Other sports have instances of cheating

By Elan Paolo-DeCarlo

Campus Correspondent

This week, the sports world has gone into a tizzy over allegations that the New England Patriots knowingly tampered with the inflation levels of footballs during the AFC Championship Game against the Colts. “Deflate-gate” is not the first time Patriots head coach Bill Belichick has skirted league rules.

In 2007, the Patriots were found guilty for videotaping opponents practices, and the situation took on the name “Spygate.” Belichick, widely regarded as one of the premier coaches in all of sports, is known for his cutthroat, win-at-all costs approach.

But at the end of the day, is he a cheater? What constitutes cheating in the modern sports age?

Some may argue that Belichick’s antics are just an outlet for his competitiveness and chalked up to gamesmanship. There is a line and he has certainly edged his way near it.

Football is not the only sport where these sort of tactics are seen. Remember a year ago, when then Brooklyn Nets head coach Jason Kidd instructed one of his players to run into him, causing him to spill his drink. The Nets were out of timeouts, but Kidd suavely manufactured a way to get a break in the action. Is that cheating? Or is it ingenuity?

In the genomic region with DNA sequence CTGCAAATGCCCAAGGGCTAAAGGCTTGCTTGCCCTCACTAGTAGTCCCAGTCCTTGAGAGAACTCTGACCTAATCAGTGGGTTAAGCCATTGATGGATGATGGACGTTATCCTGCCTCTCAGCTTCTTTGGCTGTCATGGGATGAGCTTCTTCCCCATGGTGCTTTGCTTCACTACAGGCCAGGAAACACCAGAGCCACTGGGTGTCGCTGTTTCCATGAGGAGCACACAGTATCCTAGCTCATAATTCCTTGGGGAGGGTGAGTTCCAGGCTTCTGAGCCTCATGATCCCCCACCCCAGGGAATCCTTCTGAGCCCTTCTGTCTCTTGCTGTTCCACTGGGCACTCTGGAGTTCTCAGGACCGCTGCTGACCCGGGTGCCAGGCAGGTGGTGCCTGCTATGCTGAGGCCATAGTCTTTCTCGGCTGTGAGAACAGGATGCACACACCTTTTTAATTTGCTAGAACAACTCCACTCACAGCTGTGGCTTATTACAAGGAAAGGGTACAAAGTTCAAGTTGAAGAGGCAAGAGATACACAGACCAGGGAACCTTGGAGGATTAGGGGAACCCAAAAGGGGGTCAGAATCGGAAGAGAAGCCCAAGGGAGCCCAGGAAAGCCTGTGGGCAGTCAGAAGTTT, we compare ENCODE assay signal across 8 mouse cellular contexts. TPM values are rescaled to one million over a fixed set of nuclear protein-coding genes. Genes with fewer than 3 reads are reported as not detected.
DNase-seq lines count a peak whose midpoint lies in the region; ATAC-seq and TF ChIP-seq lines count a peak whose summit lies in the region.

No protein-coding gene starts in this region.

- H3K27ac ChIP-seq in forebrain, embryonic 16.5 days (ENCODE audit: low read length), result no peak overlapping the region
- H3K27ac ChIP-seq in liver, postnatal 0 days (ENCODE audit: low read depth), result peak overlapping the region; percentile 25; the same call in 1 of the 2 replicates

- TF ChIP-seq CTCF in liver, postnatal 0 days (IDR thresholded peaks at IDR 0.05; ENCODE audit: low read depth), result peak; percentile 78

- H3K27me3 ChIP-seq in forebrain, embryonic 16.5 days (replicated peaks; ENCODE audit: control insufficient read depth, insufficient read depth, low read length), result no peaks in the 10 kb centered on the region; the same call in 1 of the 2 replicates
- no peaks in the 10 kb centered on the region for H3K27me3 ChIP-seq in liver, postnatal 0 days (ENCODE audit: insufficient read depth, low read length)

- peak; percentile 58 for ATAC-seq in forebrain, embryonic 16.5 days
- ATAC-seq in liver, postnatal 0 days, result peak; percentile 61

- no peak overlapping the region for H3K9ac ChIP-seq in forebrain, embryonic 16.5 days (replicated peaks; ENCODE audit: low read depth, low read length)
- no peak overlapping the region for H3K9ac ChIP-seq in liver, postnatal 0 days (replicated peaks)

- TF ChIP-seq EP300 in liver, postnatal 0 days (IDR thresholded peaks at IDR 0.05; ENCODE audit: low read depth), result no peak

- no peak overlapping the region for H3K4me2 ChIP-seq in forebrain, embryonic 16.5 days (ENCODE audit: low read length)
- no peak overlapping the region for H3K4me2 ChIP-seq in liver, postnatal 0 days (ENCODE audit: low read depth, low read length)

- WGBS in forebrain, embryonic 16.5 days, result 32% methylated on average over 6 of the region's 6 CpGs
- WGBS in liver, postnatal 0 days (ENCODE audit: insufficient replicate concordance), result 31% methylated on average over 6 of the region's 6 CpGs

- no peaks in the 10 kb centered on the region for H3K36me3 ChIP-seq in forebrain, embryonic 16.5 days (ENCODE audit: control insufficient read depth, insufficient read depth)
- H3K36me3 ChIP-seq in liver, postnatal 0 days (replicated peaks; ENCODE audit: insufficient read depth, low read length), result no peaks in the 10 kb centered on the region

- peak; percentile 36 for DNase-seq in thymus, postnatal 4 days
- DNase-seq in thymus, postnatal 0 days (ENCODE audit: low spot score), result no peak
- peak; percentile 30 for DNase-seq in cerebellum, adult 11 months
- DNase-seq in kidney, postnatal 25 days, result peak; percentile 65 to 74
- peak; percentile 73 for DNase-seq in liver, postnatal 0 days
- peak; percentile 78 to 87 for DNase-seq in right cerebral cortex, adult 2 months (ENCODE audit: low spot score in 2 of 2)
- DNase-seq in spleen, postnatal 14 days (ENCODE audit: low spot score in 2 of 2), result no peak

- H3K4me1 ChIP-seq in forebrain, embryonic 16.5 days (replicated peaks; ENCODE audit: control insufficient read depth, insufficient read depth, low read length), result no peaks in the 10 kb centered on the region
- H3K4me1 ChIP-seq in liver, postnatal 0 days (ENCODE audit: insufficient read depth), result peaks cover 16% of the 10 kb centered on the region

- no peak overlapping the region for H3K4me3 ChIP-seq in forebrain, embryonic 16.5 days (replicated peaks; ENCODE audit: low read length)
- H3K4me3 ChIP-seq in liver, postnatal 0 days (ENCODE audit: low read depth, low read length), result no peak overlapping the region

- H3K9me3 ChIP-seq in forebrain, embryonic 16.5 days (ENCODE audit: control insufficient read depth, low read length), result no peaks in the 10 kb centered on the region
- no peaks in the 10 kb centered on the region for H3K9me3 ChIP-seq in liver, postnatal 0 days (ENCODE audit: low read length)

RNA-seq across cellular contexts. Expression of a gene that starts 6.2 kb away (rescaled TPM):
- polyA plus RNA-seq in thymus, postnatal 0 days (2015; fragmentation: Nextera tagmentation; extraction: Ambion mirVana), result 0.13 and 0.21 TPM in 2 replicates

Over the course of a century, baseball has accumulated a tome worth of “unwritten rules.” Perhaps the most important is the concept of stealing signs. Last season, the Chicago White Sox and Detroit Tigers got into a bench clearing altercation after Chris Sale hit Victor Martinez. Following the game, Sale accused the Tigers of having someone in the centerfield bleachers with binoculars that was sending the signals to the dugout. In 2010, Major League Baseball intervened when it was revealed that Philadelphia Phillies bullpen coach Mick Billmeyer was using binoculars. In 2011, the Toronto Blue Jays were accused of rampant sign stealing with an elaborate system at the their home stadium. In addition to sign stealing, many pitchers have been caught doctoring the baseball with foreign substances. When a pitcher is caught, like New York Yankees Michael Pineda a year ago, he is usually suspended. But in the conversation it is often mentioned that a large percentage of pitchers are guilty of the practice. I guess cheating is ok. As long as you don’t get caught.

There’s an old adage in sports, “If you ain’t cheating, you ain’t trying.” Is true? Where is the line and how far over it is too far? This week Bill Belichick and his team are finding out.

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